12 May 2014 | Malta to Tunisia Passage
Ships have personalities and I rather like Necessity's. She is kindly in a seaway, comfortable onboard and reliable. She does however have her quirks.
A nice weather window opened up for a passage to Tunisia. We would need to get underway quickly and make good speed over the 34 hour trip. Crew and I did a speed made good of 6.3 knots from Sicily to Malta about a week ago. The weather showed no wind for the first half of the voyage and then a very nice 10-15 knot breeze out of the south for the final leg. Distressingly there were to be big winds blowing out of the northwest afterwards, and lasting for days. We would need to be off the water in good time.
A very efficient crew had the boat ready for sea by early morning. Even our exit documents and passports were prepared and stamped in a timely fashion. Untied from the dock and cleared the fortified point of Valletta before 10 am making 6 knots under engine power. Slipped through the Malta - Comino gap heading out into the open sea on a gentle swell. Then the dolphins came out, always a welcome sign. What a show they put on! Leaping out of the water flying through the air for 10-12 feet. What a show!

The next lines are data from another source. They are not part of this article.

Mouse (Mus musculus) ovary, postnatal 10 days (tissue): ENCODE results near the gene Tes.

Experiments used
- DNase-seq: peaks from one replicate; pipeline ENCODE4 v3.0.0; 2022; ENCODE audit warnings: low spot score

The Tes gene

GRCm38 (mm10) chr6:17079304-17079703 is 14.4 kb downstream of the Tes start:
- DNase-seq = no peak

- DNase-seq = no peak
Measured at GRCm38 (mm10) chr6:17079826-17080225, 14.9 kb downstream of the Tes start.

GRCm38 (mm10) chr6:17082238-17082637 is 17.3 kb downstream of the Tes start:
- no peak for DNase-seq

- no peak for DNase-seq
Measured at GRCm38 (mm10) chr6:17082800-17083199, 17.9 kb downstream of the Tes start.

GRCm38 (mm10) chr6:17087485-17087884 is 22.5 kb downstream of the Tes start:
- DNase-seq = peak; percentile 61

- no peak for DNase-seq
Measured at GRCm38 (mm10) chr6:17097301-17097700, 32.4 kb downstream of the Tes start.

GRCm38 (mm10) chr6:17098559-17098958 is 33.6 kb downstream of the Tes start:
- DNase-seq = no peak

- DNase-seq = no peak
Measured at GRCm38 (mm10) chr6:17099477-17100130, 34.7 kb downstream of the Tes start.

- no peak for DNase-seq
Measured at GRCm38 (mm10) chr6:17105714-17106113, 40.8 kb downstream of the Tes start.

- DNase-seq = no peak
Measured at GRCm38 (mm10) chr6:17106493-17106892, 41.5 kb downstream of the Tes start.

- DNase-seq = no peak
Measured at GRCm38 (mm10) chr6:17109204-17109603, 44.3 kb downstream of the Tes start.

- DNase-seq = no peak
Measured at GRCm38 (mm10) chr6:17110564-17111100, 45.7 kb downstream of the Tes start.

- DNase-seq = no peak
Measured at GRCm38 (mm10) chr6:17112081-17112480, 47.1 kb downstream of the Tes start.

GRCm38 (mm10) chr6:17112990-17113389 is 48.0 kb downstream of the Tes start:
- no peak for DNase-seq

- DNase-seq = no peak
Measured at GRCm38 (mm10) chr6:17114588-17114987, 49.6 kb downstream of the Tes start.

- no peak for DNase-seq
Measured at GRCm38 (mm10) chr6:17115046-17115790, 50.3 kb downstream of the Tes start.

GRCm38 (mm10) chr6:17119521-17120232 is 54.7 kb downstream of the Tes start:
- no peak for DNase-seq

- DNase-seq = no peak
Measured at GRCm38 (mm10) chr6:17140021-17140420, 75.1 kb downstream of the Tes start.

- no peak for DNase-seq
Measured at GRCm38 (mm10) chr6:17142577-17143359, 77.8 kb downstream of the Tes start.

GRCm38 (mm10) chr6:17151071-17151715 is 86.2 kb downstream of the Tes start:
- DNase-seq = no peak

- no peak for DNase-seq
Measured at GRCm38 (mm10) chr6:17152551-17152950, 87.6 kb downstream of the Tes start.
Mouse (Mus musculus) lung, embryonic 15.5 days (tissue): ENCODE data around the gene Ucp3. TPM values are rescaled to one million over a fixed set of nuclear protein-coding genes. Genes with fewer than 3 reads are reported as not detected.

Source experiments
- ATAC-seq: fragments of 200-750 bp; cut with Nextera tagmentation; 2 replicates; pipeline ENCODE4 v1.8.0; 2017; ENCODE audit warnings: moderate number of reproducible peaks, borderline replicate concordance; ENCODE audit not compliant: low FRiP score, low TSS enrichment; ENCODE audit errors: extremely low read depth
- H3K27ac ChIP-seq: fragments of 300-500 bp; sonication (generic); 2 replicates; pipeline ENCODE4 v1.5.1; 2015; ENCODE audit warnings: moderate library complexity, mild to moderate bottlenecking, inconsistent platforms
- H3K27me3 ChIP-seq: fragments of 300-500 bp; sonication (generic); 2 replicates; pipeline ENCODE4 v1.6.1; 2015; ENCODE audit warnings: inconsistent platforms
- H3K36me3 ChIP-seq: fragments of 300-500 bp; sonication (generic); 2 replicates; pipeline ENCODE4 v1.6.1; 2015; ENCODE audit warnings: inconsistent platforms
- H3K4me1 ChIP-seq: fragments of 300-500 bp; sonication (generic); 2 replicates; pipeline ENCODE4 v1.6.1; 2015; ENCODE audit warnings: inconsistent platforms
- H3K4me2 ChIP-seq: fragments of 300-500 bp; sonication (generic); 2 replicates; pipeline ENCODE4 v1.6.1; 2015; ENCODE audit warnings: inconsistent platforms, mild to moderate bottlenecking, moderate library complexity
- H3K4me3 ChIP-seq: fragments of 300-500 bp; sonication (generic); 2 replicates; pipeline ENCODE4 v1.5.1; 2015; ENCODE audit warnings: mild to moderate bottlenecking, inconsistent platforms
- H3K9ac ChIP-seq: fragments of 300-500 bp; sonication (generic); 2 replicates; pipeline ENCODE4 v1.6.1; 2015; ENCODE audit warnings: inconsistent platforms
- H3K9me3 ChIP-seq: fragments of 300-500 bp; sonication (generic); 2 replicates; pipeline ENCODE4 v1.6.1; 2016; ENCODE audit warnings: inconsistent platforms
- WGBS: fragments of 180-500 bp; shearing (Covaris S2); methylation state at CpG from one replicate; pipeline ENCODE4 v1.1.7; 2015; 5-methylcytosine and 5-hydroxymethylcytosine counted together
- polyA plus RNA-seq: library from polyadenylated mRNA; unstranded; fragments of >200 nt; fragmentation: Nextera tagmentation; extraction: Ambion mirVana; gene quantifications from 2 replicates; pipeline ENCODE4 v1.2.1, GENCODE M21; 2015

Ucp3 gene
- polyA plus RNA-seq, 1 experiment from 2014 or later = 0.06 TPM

And then the engine quit.
Yikes! What could have caused the normally reliable Westerbeke motor to slowly sputter to a halt? Check the fuel filters. Seemed fine but we switched over to a new filter just in case. The engine started up right away and off we go. Two hours later, the engine dies again!! Could it be an oil pressure switch problem like we experienced in 2009? I wire up a temporary electrical supply to the fuel pump bypassing the oil pressure switch. The engine fires up right away and off we go. That lasted an hour. What could be causing the engine to die in such a way? Now the trip is in jeopardy. No wind until tomorrow and then not enough time to make it to Hammamet before the big blow fills in.
So with 150 nm to go, or 50 nm back to Malta or 65 nm to Licata the decision was made to head for Sicily where known mechanical expertise would be available. Running the engine at lower revs seemed to work and it never sputtered to a halt for the 14 hour trip.
While off watch and sleeping in my bunk on the gentle swell of the Med while the diesel droned away reliably once again, Crew came in to inform me a fog had settled in and the AIS has stopped working. Fog? Right. No AIS could be serious as we were crossing the extremely busy Sicilian Straits. Got up on deck - the bow was not visible!! Quickly reset the navigation system, fired up the radar and switched on every light we own!! Once the AIS and radar come on line we learn a large freighter is bearing down on us and will come within 400 feet within 15 minutes. Majed offers to make the call on the VHF. "Very large freighter Imperial Fortune, very large freighter Imperial Fortune. This is Sitting Duck, Sitting Duck" !! A very large wake rolls by.
Strange gremlins onboard Necessity on this trip. Auto pilot quit, engine failure and an AIS malfunction at a critical moment. Arrived safely back at Marina di Cala del Sole in Licata early the next morning.
Dean, Crew, Olga, Jim & Majed